Grace Madison, 86, the mother of a school chum, lives up to her name “Grace” in every way. She’s funny, politically active, and brilliant. She bakes cookies and cakes her friends and family cannot stop eating. She’s written a history of her church reaching back to the 1800s, and is now starting a family story collection. We share weight loss tips, and go shopping together. Then we set the world right while drinking tea.

Lois Lock, mid-80s, is a slim dynamo in demand as a seamstress in her town. She’s the head of the Jersey County Historical Society—one of the places my father’s books and papers are archived. She’s been a friend of our family for 60 years. Recently she started a project to reclaim a local cemetery. She galvanized a small crew, and wasn’t shy about getting her own hands in the dirt to weed, plant, and build a new fence.

Kay Maupin, late 80s, has been a friend of our family since Pop was a boy. Our stories intertwine like trumpet vines climbing up a barn. In fact at a square dance it was my father’s firm push that propelled Lee Maupin across the dance floor to Kay’s arm—and into a long marriage. Kay and her sons now run a pick-your-own blueberry farm in Otterville. There’s no one more down to earth than Kay. Instead of bringing yet another cake after my mother died, Kay sparked our appetites with fresh asparagus from her farm.

Genie Keller, early-90s, stands straight and strong dressed in tailored clothes. Her family history runs deep in the nearby hamlet of Elsah. Pop met her only a decade ago when they exchanged local history lore. Genie’s a fine poet. Two of her poems are published in our anthology Worth Remembering: The Poetry of Our Heritage: A Family and Friends Poetry Anthology … and Some of the History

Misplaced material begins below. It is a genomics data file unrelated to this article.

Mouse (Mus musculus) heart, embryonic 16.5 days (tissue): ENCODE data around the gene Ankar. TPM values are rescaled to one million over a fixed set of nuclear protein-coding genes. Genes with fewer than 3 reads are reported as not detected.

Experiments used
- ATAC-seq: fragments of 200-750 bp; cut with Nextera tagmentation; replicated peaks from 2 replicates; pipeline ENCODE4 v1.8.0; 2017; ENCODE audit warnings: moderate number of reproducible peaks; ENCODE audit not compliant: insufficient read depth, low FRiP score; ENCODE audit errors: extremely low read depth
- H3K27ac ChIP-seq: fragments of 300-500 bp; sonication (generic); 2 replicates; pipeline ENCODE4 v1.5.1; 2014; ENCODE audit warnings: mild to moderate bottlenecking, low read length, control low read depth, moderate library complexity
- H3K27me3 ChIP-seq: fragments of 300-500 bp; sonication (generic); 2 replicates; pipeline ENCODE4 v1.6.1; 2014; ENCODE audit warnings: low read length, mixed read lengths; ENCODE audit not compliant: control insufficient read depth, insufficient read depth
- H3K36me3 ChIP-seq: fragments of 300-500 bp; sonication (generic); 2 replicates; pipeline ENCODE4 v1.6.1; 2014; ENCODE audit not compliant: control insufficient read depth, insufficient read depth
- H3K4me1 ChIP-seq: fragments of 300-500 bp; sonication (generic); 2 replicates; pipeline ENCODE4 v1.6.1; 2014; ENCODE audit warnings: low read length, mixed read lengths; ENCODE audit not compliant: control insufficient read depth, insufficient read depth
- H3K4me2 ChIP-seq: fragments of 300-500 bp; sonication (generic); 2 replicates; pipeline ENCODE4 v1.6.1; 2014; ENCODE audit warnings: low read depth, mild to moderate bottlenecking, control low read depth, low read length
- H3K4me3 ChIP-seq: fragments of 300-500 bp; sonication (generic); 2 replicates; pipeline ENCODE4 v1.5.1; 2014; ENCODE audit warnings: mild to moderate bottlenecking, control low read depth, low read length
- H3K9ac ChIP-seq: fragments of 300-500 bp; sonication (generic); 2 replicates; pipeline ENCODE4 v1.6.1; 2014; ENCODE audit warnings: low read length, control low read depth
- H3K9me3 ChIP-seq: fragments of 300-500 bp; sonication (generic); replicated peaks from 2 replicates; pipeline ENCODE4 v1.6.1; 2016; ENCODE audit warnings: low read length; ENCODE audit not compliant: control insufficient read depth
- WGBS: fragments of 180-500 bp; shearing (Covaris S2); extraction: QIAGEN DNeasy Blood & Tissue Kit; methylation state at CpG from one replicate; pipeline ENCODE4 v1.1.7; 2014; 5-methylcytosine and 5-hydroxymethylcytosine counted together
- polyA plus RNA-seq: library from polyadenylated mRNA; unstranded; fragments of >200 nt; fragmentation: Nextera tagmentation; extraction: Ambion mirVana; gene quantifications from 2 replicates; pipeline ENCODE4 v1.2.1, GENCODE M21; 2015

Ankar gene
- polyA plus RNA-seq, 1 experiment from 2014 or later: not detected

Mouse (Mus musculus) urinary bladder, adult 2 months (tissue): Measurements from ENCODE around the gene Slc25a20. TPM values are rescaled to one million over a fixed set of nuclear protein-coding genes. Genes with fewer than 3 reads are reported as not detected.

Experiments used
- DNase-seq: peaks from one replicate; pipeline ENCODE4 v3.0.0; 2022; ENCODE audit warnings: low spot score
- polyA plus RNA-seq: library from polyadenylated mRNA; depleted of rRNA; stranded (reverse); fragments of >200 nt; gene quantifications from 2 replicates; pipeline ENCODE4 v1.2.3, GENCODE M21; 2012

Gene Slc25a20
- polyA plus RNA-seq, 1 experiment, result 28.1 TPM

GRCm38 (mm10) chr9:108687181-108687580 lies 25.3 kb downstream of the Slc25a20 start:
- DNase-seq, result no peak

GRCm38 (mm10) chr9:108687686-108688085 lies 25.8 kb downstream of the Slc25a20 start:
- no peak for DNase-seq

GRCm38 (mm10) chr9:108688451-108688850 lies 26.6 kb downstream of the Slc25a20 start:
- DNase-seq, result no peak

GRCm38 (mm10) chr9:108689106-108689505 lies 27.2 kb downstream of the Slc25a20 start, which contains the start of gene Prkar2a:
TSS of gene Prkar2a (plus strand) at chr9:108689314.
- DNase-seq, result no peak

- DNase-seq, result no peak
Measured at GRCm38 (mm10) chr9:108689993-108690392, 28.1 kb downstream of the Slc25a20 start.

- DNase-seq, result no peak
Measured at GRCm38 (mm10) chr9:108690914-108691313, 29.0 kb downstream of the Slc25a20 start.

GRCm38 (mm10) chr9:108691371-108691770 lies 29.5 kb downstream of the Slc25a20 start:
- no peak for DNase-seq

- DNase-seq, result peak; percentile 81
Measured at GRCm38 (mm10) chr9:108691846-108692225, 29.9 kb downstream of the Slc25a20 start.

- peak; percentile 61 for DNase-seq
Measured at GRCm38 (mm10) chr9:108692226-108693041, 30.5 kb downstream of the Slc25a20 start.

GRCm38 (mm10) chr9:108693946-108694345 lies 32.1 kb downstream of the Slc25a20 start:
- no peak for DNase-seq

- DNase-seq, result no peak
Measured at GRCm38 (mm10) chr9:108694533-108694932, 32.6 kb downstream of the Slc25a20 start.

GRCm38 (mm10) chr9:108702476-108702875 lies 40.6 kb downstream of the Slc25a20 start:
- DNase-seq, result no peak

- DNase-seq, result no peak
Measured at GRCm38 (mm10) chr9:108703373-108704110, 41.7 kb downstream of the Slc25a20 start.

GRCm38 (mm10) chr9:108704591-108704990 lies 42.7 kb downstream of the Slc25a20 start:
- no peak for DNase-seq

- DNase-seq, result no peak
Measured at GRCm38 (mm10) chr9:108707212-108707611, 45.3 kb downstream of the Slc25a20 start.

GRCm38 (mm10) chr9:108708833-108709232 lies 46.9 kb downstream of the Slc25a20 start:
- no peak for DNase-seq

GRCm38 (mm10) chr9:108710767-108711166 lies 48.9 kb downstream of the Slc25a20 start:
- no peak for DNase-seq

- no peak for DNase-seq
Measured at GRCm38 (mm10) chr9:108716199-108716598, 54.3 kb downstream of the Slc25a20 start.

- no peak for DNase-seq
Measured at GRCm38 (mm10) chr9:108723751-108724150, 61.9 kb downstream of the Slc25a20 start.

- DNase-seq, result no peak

Eileen Cunningham, 90, [http://avbarn.museum.state.il.us] is an elegant beauty at any age. She’s written a series of books about life in Greene County. Eileen grew up on a farm in the lower Illinois River valley. She later farmed with her husband and worked as a nurse. In honor of the peacock farm they once owned, peacock feathers are a motif in her clothing, jewelry, and home décor.

Marcy Burns, mid80s, lives in Oxnard, California. We met when she reviewed my book Sightlines: A Poet’s Diary. When she and my father became email pals, they found connections with both Alton, Illinois (our nearest town), and Camp Robinson, Arkansas (where my father did his Army basic training). Marcy reads Sightlines once a year. That’s all any author could ask for. I’ve been her guest in California where we walked by the sea side. Marcy linked me to the editor of The Spirit of a Woman: Stories to Empower and Inspire.